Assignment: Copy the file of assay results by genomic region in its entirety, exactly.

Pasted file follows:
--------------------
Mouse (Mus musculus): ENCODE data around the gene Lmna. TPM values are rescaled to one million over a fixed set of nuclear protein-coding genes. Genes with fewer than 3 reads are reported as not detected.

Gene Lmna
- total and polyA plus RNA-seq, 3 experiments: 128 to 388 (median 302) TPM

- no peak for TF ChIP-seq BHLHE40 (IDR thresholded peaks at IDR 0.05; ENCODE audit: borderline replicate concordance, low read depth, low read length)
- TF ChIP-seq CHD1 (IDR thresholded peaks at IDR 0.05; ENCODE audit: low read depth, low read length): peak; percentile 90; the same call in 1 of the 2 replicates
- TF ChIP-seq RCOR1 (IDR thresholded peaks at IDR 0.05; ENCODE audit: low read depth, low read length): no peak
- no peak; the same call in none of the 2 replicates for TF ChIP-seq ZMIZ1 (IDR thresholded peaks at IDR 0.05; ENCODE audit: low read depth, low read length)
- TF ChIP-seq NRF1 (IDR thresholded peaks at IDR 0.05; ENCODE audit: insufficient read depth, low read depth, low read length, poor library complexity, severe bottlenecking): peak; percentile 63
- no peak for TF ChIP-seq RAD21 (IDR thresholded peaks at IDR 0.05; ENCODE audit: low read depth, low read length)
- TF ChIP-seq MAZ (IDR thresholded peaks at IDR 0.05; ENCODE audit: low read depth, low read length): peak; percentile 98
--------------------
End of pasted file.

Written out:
Mouse (Mus musculus): ENCODE data around the gene Lmna. TPM values are rescaled to one million over a fixed set of nuclear protein-coding genes. Genes with fewer than 3 reads are reported as not detected.

Gene Lmna
- total and polyA plus RNA-seq, 3 experiments: 128 to 388 (median 302) TPM

- no peak for TF ChIP-seq BHLHE40 (IDR thresholded peaks at IDR 0.05; ENCODE audit: borderline replicate concordance, low read depth, low read length)
- TF ChIP-seq CHD1 (IDR thresholded peaks at IDR 0.05; ENCODE audit: low read depth, low read length): peak; percentile 90; the same call in 1 of the 2 replicates
- TF ChIP-seq RCOR1 (IDR thresholded peaks at IDR 0.05; ENCODE audit: low read depth, low read length): no peak
- no peak; the same call in none of the 2 replicates for TF ChIP-seq ZMIZ1 (IDR thresholded peaks at IDR 0.05; ENCODE audit: low read depth, low read length)
- TF ChIP-seq NRF1 (IDR thresholded peaks at IDR 0.05; ENCODE audit: insufficient read depth, low read depth, low read length, poor library complexity, severe bottlenecking): peak; percentile 63
- no peak for TF ChIP-seq RAD21 (IDR thresholded peaks at IDR 0.05; ENCODE audit: low read depth, low read length)
- TF ChIP-seq MAZ (IDR thresholded peaks at IDR 0.05; ENCODE audit: low read depth, low read length): peak; percentile 98